Turkey's president suffers setback in big cities at local elections

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Even before the final figures were announced, Erdogan's ally and former prime minister Binali Yildirim said he won the race in Istanbul, Turkey's commercial hub, a claim rejected by the opposition, which said it won.

In Istanbul, Turkey's largest city, the race for mayor was deadlocked with the AKP candidate claiming victory with 48.70 percent of votes, but his opponent on 48.65 percent also saying he had won, after nearly all ballot boxes were counted there.

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Erdogan's AK Party-led alliance had 51.7 percent of the national vote, with 91 percent of the ballot boxes opened, the state-run Anadolu Agency reported.

The source added that Istanbul - Turkey's largest city - accounted for 40 percent of Turkey's economy, meaning that any slowdown would hit the city hard.

Yesterday, voters went to the polls in municipal elections held across Turkey.

"The people have voted in favor of democracy, they have chosen democracy", opposition leader Kemal Kilicdaroglu said, declaring that his secularist CHP had taken Ankara and Istanbul from the AK Party (AKP) and held its Aegean coastal stronghold of Izmir, Turkey's third largest city.

The HDP is alleging electoral fraud in one such city, Sirnak, which it carried in the last election with 59.6 percent of the vote, but lost this time to the AKP, which won 61.9 percent of the vote.

Sunday's local elections were widely seen as a gauge of support for Erdogan as the nation of 81 million faces a daunting economic recession.

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In a speech early on Monday, Erdogan pledged to focus on Turkey's economic troubles.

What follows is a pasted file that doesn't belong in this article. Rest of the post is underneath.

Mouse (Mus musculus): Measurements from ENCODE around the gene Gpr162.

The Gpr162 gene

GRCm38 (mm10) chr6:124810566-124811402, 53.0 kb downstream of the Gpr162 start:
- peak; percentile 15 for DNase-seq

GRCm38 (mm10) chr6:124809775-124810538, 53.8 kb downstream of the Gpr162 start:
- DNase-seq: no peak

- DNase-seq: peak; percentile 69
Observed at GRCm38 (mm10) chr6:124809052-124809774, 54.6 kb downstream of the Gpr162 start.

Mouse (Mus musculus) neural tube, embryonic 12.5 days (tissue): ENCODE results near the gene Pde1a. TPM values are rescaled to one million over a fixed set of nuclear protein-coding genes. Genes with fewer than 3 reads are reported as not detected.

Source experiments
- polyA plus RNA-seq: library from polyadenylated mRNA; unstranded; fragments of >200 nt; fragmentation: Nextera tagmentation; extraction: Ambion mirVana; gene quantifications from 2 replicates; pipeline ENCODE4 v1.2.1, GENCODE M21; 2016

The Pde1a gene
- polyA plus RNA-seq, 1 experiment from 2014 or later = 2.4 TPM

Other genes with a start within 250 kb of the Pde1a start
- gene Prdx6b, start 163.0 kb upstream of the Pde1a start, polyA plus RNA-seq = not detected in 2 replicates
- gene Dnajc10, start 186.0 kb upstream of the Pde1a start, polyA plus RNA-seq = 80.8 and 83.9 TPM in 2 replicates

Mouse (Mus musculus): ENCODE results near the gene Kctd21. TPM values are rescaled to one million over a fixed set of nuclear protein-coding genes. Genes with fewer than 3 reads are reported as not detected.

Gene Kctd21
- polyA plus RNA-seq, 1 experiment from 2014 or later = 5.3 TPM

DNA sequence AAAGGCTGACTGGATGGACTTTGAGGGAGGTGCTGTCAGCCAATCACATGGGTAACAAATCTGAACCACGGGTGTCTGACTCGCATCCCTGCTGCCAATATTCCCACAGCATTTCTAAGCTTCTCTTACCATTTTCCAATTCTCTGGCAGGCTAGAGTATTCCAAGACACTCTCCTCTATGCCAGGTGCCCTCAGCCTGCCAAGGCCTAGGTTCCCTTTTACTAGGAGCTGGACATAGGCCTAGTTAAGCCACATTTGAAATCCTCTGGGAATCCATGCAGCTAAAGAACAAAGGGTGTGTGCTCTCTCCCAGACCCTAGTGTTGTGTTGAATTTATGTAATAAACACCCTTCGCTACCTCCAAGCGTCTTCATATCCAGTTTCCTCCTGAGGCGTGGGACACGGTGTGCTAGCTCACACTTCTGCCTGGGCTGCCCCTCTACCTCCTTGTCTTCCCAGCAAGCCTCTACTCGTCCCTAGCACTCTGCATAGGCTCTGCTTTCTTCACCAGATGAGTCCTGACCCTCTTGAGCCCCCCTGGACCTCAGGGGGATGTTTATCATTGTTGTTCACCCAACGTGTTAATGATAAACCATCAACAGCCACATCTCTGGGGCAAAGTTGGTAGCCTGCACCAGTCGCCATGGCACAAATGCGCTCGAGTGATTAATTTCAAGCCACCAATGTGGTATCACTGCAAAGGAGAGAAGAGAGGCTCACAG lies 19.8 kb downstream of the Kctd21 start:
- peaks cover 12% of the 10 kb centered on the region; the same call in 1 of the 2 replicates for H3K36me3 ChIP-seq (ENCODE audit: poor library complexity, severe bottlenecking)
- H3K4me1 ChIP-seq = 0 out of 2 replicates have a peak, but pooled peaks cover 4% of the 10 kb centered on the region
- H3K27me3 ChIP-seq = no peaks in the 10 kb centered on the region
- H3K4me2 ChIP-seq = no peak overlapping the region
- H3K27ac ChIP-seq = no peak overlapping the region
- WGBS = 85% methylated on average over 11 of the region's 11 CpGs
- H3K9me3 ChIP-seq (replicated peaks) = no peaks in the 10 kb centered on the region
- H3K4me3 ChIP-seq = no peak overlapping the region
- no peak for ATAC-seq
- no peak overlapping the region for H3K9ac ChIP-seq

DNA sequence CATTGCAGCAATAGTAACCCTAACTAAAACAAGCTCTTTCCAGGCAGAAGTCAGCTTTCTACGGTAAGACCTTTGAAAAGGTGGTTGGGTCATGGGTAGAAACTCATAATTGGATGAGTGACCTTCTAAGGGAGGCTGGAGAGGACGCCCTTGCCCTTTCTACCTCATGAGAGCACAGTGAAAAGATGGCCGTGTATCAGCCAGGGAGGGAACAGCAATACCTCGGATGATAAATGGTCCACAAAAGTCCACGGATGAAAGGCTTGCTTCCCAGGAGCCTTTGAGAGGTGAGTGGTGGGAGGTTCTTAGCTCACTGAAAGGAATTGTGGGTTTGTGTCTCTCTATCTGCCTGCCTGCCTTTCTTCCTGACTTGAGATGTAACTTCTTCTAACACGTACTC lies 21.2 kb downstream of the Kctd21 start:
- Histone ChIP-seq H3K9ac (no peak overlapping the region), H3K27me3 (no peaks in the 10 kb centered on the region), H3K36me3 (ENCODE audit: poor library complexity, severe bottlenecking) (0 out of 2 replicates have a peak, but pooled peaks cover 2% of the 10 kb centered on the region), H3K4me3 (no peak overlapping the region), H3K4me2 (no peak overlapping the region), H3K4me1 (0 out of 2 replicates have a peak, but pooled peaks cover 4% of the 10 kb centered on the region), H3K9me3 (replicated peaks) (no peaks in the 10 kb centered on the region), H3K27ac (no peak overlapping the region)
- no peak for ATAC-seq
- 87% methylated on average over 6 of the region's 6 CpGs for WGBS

Rating agency Moody's said on April 1 that the central bank's use of reserves to prop up the lira currency posed renewed questions about its transparency and independence.

But in a sign of possible turmoil ahead, AKP officials said they would challenge the alleged invalidation of tens of thousands of votes in both cities.

Much of the AKP's success has been down to Erdogan's perceived economic prowess, but days before the vote, the Turkish lira was sliding again, provoking memories of the 2018 currency crisis that badly hurt Turkish households. On Saturday, Erdogan threatened: "We will definitely solve the Syria issue on the field, if possible, and not at the negotiating table, as out first task after elections".

"Most probably he will emphasize guaranteeing a certain level of economic growth until the next general elections", said Emre Erdogan, a professor at Istanbul Bilgi University and no relation to the president.

They failed to capitalize on mounting discontent with the economic crisis in Turkey, which has seen inflation skyrocket and unemployment rise to 13.5 percent (nearly 25 percent among youth), and on deep-rooted opposition in Turkey to North Atlantic Treaty Organisation and imperialist wars.

In Ankara, Yavas - the candidate for both the opposition Republican People's Party or CHP and the nationalist Good Party - claimed victory in a large rally full of supporters waving red Turkish flags and setting off fireworks.

Erdogan and his party have won every election since the party came to power in 2002.

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